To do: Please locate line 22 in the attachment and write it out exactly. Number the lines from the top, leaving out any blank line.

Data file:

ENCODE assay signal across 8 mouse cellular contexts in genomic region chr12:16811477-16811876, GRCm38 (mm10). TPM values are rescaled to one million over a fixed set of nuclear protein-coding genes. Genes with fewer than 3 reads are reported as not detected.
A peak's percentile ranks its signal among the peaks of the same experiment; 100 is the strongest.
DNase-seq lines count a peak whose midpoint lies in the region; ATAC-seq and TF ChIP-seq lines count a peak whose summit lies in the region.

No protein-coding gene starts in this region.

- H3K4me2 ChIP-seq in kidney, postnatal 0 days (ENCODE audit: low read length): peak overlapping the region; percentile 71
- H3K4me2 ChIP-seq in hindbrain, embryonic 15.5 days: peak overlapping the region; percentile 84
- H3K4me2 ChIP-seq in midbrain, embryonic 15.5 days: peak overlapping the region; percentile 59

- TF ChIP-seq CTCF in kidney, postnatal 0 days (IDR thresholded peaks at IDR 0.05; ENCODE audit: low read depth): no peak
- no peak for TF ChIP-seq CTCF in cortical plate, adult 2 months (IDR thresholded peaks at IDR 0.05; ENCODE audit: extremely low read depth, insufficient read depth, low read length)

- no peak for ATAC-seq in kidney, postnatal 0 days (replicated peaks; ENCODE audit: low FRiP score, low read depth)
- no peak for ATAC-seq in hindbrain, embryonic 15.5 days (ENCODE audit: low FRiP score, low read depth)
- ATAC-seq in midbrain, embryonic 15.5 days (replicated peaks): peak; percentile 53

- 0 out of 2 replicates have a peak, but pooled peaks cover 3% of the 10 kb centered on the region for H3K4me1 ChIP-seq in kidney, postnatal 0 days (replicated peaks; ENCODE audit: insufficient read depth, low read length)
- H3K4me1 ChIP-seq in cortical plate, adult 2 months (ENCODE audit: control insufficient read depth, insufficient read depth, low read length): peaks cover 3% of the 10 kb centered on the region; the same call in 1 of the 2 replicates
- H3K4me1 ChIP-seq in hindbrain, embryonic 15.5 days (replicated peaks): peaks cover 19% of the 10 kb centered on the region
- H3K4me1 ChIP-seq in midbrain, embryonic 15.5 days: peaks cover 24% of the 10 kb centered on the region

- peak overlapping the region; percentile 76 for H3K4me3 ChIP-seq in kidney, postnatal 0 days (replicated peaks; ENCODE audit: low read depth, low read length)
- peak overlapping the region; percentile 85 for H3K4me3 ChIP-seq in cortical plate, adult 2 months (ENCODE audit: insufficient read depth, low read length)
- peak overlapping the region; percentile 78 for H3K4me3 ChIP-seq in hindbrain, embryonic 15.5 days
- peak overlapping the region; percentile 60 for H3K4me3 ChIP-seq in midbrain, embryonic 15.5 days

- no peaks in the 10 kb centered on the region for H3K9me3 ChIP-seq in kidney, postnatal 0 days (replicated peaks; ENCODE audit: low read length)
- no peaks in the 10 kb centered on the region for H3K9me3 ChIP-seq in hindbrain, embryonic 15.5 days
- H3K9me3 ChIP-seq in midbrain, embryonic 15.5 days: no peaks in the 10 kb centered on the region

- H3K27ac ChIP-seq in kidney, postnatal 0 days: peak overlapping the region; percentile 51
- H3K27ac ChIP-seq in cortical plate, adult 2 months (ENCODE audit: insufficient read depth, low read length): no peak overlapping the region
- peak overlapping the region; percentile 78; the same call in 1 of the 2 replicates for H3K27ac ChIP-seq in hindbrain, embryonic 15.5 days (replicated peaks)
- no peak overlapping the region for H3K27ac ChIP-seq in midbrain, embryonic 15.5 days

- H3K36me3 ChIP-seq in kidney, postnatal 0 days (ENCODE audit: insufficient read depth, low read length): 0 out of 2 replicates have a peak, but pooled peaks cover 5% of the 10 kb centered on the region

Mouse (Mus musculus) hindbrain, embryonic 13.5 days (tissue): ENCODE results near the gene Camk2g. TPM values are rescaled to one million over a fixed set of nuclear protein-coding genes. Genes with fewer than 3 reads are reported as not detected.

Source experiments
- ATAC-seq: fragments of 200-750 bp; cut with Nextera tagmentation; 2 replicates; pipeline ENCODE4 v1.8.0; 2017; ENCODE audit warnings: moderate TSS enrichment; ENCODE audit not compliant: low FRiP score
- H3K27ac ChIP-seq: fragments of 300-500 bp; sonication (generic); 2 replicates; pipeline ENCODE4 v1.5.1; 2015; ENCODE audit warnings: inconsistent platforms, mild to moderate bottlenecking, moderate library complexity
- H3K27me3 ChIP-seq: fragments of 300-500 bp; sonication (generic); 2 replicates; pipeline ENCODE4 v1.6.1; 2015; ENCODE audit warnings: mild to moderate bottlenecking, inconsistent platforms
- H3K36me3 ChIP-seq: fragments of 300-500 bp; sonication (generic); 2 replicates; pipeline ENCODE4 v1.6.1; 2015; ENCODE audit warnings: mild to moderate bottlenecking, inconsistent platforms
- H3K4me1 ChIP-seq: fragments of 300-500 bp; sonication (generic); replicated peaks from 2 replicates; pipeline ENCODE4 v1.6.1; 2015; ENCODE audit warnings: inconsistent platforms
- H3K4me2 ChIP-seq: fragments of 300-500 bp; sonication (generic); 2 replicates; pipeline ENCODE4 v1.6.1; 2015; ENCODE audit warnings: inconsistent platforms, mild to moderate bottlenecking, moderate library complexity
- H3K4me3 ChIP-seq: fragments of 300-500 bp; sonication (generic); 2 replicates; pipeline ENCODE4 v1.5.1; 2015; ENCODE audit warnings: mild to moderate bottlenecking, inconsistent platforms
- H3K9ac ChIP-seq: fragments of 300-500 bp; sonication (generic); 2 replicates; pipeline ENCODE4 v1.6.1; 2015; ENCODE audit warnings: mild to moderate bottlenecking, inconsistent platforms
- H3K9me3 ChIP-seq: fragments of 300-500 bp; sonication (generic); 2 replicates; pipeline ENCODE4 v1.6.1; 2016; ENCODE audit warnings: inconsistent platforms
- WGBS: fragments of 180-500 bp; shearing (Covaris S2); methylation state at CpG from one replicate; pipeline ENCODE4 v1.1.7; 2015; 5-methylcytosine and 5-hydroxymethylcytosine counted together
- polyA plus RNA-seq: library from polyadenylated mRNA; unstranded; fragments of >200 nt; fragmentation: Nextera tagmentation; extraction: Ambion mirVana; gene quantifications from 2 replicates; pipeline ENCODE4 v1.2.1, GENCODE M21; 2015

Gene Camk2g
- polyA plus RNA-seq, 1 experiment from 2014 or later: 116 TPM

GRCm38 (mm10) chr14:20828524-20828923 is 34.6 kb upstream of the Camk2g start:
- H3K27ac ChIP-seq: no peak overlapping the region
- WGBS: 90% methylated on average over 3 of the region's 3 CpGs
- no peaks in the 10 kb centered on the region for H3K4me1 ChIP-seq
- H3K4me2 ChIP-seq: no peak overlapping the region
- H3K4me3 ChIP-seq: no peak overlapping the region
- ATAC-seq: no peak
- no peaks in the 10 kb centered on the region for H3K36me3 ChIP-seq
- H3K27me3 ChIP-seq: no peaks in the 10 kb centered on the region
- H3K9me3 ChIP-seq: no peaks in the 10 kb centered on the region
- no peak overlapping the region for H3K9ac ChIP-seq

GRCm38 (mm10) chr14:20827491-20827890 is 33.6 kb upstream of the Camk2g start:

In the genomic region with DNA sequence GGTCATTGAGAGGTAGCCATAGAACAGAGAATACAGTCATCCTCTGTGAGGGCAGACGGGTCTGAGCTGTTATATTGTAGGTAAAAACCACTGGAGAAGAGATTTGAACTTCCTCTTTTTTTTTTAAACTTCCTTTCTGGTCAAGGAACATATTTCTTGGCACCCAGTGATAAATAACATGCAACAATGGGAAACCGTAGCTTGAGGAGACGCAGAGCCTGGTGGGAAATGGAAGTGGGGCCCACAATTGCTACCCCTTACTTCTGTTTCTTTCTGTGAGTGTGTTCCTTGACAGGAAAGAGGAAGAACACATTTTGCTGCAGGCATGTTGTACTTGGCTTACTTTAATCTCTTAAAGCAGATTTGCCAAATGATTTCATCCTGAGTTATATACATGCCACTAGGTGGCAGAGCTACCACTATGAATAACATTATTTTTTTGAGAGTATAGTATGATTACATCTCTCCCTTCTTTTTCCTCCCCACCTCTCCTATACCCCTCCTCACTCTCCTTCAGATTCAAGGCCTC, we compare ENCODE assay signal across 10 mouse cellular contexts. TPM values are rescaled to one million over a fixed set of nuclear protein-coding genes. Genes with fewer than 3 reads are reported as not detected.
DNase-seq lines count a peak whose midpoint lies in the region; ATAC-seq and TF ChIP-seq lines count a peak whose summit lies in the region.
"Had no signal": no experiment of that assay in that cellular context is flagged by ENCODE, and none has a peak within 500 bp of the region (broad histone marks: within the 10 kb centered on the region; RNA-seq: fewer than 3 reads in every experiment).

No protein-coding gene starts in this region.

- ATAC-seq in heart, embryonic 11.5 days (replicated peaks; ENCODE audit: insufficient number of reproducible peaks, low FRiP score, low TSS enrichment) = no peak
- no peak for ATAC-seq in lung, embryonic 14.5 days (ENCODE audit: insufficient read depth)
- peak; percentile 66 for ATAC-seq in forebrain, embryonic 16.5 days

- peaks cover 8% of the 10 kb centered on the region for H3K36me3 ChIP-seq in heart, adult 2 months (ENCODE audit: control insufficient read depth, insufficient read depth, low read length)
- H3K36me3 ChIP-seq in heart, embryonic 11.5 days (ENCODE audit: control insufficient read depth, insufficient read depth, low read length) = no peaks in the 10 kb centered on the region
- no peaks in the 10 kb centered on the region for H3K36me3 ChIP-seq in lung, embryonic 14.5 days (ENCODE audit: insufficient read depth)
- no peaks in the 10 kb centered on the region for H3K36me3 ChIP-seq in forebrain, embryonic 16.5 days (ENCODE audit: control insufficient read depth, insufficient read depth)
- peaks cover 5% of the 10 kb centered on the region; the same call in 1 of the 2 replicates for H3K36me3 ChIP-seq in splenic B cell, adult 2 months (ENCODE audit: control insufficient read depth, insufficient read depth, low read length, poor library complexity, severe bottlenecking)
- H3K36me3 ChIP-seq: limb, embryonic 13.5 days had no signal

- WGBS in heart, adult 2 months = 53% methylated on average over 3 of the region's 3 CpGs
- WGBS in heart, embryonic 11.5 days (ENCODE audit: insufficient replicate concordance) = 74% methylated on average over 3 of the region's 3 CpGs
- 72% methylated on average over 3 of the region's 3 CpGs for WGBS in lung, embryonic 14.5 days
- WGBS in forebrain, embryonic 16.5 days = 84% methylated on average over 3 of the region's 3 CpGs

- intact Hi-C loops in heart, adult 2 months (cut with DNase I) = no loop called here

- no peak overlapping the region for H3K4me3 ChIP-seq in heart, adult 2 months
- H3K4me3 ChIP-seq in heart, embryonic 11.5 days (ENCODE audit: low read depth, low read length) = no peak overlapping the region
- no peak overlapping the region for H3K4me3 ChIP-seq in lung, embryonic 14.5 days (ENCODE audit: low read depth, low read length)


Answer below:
- no peaks in the 10 kb centered on the region for H3K9me3 ChIP-seq in hindbrain, embryonic 15.5 days